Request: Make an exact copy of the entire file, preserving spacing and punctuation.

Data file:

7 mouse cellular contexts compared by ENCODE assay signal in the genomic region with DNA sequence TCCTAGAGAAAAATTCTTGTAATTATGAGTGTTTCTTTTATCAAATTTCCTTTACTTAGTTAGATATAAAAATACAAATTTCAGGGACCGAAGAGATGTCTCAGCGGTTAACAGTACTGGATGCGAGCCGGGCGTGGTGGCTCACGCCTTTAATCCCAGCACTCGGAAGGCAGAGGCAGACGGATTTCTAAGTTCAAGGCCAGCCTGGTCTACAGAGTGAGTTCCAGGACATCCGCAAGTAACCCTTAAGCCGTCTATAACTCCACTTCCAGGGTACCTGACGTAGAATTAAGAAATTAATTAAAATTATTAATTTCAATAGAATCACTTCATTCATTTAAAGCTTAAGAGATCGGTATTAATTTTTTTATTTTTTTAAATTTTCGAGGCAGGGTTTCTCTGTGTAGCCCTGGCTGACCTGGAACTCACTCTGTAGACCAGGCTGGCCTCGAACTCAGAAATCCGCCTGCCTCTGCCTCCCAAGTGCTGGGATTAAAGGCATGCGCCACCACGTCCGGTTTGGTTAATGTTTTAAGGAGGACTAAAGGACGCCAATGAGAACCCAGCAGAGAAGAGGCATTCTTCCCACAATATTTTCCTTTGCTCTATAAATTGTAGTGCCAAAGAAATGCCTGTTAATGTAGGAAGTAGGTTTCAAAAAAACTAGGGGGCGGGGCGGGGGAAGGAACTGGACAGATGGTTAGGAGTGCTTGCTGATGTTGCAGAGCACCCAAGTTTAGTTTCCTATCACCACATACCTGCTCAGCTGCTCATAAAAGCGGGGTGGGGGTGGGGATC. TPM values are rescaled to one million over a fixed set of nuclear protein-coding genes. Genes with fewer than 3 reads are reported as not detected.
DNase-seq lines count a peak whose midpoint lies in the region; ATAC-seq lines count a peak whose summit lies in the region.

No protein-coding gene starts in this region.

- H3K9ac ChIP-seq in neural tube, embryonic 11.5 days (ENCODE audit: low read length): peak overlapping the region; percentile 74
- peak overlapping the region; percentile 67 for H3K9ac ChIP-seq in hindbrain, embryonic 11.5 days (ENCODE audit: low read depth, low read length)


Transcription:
7 mouse cellular contexts compared by ENCODE assay signal in the genomic region with DNA sequence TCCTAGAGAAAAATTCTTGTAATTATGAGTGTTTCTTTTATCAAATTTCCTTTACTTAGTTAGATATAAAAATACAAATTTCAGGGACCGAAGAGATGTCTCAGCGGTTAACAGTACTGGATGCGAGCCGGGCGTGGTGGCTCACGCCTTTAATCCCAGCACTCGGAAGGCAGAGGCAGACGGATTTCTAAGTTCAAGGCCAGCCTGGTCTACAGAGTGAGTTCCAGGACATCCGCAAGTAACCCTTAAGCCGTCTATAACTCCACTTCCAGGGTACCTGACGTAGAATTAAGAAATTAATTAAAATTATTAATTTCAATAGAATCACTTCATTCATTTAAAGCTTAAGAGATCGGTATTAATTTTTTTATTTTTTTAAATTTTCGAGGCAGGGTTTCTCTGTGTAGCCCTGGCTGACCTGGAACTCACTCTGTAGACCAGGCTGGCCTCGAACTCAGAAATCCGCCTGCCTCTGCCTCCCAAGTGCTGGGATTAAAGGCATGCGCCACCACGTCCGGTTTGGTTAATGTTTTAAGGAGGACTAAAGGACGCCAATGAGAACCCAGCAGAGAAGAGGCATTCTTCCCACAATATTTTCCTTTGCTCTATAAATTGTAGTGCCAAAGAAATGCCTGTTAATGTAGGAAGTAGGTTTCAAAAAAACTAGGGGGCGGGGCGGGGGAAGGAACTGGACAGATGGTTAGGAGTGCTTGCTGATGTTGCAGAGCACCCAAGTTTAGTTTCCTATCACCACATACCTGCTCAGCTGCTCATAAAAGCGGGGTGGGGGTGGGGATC. TPM values are rescaled to one million over a fixed set of nuclear protein-coding genes. Genes with fewer than 3 reads are reported as not detected.
DNase-seq lines count a peak whose midpoint lies in the region; ATAC-seq lines count a peak whose summit lies in the region.

No protein-coding gene starts in this region.

- H3K9ac ChIP-seq in neural tube, embryonic 11.5 days (ENCODE audit: low read length): peak overlapping the region; percentile 74
- peak overlapping the region; percentile 67 for H3K9ac ChIP-seq in hindbrain, embryonic 11.5 days (ENCODE audit: low read depth, low read length)